An international campaign, initiated in the United States, is seeking to persuade universities to drop their investments in companies engaged in fossil fuel production and processing. Many universities in Australia have been targeted recently by this campaign. Universities are academic institutions whose missions span knowledge creation, education and thought leadership. The principal purpose of universities’ investments or so called endowments, which are mostly the gifts of generous donors, should be to support these academic goals. Can and should the investment decisions be used to advance political or other advocacy agendas, or should public education and research institutions, as most in Australia are, actively and positively engage with fossil fuel industry, to solve large and complex societal challenges?

Moderator

Craig Hook

Craig Hook graduated in 1984 with Bachelor of Engineering (Mining Honours) and embarked on an international career including tackling unionism in the Pilbara, -40C temperatures in northern Canada before returning to Brisbane working as a consultant. Next was a move to Melbourne when CRA and RTZ joined to become Rio Tinto in the technical services group. After completing a Master of Business Administration at Melbourne Business School (1997) Craig travelled to California to manage a major operational disruption and improvement project. Four years later he returned to Australia as an independent consultant and was head hunted to run the Macraes gold mine in NZ for three years.

For the past nine years Craig has settled in Perth, first as a Principal for a boutique management consultancy and more recently is now an independent business adviser and executive coach. Craig's focus is on operational improvement for mining and mining services companies including high performing team development and coaching. He has been a Councillor on the MBS Alumni Council for the past seven years and mentor through the Australian Institute of Management.

Panellists

Jac Fourie

Jac Fourie is Vice President Projects in BHP Billiton’s Iron Ore division. Currently based in Perth, Jac’s career in the mining sector has spanned five continents, several commodities and a variety of disciplines including operations, engineering, business development, marketing and management systems. He holds a Bachelor of Chemical Engineering and a Bachelor of Science from the University of Pretoria as well as an MBA from Wharton.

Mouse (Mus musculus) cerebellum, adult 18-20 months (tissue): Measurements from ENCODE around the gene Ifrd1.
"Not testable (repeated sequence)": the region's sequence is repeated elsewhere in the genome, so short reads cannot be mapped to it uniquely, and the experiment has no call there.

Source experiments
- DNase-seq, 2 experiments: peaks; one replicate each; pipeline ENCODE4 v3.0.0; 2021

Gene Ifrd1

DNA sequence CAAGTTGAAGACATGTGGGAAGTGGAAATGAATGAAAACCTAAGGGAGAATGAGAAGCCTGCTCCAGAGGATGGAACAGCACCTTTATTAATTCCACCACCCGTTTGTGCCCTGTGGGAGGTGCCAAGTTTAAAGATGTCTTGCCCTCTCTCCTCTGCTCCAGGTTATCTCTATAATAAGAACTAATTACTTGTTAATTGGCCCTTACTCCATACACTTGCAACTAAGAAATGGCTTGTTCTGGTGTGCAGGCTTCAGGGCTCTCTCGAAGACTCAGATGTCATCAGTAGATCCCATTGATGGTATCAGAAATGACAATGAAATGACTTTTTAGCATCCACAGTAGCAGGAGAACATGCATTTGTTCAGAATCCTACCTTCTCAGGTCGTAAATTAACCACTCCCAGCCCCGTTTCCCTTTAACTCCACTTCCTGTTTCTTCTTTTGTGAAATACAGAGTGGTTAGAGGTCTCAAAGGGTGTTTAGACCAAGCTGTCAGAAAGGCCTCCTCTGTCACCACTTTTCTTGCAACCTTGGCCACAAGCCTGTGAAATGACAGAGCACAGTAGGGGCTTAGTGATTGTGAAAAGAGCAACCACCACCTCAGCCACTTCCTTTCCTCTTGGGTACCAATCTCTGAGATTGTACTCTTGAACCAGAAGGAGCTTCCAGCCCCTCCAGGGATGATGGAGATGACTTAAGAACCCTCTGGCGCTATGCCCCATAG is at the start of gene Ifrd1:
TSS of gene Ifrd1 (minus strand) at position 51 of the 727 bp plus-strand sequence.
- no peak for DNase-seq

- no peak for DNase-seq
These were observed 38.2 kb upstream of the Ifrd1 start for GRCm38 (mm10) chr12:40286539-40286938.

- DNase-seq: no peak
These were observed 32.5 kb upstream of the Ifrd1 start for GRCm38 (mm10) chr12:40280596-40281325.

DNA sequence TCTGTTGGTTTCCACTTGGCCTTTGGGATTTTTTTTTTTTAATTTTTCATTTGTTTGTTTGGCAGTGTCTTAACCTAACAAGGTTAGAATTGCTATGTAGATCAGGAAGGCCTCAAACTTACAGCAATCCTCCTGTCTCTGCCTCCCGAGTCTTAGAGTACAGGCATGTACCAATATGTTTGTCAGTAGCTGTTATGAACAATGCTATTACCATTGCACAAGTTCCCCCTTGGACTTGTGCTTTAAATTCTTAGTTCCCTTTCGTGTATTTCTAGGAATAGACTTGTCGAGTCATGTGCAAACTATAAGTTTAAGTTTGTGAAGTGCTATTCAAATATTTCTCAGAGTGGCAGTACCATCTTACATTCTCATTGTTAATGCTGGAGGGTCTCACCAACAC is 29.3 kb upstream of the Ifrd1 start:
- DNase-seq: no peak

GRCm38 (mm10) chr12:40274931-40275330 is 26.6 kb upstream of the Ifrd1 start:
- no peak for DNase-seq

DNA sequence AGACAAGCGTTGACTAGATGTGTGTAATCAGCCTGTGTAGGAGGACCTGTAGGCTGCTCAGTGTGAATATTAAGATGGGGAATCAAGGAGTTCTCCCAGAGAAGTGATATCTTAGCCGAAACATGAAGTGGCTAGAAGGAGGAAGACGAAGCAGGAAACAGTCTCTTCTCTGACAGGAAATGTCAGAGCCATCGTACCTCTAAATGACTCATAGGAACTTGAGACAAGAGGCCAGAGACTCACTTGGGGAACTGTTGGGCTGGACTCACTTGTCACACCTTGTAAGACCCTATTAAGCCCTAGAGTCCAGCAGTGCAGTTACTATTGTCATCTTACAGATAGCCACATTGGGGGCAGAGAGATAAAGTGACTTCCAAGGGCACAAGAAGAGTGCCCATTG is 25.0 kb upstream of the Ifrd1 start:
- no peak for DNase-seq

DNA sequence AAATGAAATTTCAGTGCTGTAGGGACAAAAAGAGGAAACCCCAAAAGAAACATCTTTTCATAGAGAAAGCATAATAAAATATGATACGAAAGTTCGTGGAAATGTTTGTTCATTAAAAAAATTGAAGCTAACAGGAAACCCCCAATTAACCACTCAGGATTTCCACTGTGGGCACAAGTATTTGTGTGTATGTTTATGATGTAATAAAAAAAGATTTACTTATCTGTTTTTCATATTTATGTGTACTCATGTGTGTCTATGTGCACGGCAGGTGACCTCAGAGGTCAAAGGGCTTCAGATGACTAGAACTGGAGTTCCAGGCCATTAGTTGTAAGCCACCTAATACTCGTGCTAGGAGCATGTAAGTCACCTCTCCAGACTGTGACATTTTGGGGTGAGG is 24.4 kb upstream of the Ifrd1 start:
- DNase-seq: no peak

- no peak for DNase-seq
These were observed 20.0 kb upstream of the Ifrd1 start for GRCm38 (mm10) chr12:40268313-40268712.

Interested in the role that large companies play in society and how companies can be a force for good, Jac seeks to understand how senior business leaders can contribute to improving society by running companies well. He believes companies exist to create value for society (not just shareholders) and that all stakeholders must benefit from the value a company creates before that organisation can claim to be operating sustainably.  

Professor Chris Greig

Professor Chris Greig leads the UQ Energy Initiative, a University-wide initiative to showcase UQ’s energy research capabilities across all faculties and institutes. Chris is a UQ alumnus having obtained his BE, Masters and PhD in Chemical Engineering at UQ. As a graduate he was the cofounder and Managing Director of a successful company that commercialised innovative sugar processing technology internationally for over 10 years. He has since held senior executive and project director roles in construction, mining and clean energy industries both in Australia and abroad over a career spanning 25 years. Prior to joining UQ, Chris was Project Director and CEO of ZeroGen, which conducted one of the world’s most comprehensive studies on the potential of a large scale, low emissions coal fired power project incorporating carbon capture and storage. The project also undertook Australia’s largest onshore carbon storage investigation and exploration program.  

Professor John Quiggin

Professor John Quiggin has regularly been ranked as Australia’s most productive and highly-cited economist. In addition to theoretical analysis in economics, he has worked on a wide range of issues in political economy and economic aspects of political philosophy. Recent contributions include joint work with Stephen Bell on asset price inflation and water policy, analysis of changes to industrial relations law, and a comparative assessment of economic reform policies in Australia and New Zealand.

 

 

 

 

 

 

 

 

About Global Leadership Series

The Global Leadership Series is a lively program of events for alumni and community. Join us for lectures and discussions with the best of the best UQ-related speakers on matters that impact your community and shape your ideas of the world.

The series is an opportunity for you to engage with great minds on global matters, participate in thought-provoking discussions and network with UQ alumni and community members. All alumni, parents, community members and friends are welcome to attend the Global Leadership Series events.

Subscription packages for the 2018 Global Leadership Series program will be available for purchase in mid-February. 

Venue

BDO, 38 Station St, Subiaco, Perth